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IU Northwest announces 2012 Science Olympiad Regional Tournament winners

Valparaiso schools take highest honors


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Erika Rose
Office of Marketing and Communications

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2012 Science Olympiad Regional Tournament Results

Middle and high school students from 19 schools in Lake, Porter and LaPorte counties demonstrated their science and engineering talents at the 2012 Science Olympiad Regional Tournament on Saturday at Indiana University Northwest.

Valparaiso High School took the gold medal in Saturday’s competition; Chesterton High nabbed the silver; and Highland secured the bronze. Crown Point High School was named the wildcard and Michigan City the runner-up.

In the middle school competition, Thomas Jefferson Middle School in Valparaiso won the gold medal, followed by Chesterton Middle School with the silver and Clifford Pierce Middle School, in Merrillville, with the bronze. Forest Ridge Middle School in Schererville was named the wildcard and St. Michael School in Schererville the runner-up.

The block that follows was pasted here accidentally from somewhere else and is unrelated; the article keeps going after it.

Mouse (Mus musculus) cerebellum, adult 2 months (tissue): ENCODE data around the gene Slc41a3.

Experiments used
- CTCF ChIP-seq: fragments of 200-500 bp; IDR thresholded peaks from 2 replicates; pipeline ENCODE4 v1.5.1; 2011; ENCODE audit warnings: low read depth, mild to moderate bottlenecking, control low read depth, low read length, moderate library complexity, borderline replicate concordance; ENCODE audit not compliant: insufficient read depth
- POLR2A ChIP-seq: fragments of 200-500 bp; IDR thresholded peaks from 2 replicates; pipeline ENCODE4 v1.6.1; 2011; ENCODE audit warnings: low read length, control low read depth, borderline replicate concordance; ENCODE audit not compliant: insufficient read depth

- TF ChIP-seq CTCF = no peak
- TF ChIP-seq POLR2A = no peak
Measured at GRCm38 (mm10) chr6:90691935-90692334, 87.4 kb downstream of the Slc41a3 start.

View highlights from the 2012 Science Olympiad Regional Tournament here:

The top three high schools and top three middle schools will advance to the state competition on Saturday, March 24 at Indiana University Bloomington. The wildcard winners will advance to a wildcard tournament on March 10 at Ivy Tech in Lafayette, and the winner of that tournament will also compete the state competition. From there, the top teams will advance to the national tournament on May 18 and 19 at the University of Central Florida in Orlando.

As a national non-profit organization launched in 1982, Science Olympiad is dedicated to improving K-12 science education. Science Olympiad represents an ideal opportunity for middle and high school students to meet and interact with scientists, academicians, college students, local engineers, and community members in a competitive yet enjoyable setting. Tournaments are designed to: emphasize problem-solving aspects of science and the understanding of scientific concepts; develop teamwork and cooperative learning strategies among students; and demonstrate that American students can perform at levels that surpass expectations of even practicing scientists and engineers.

The results can be viewed at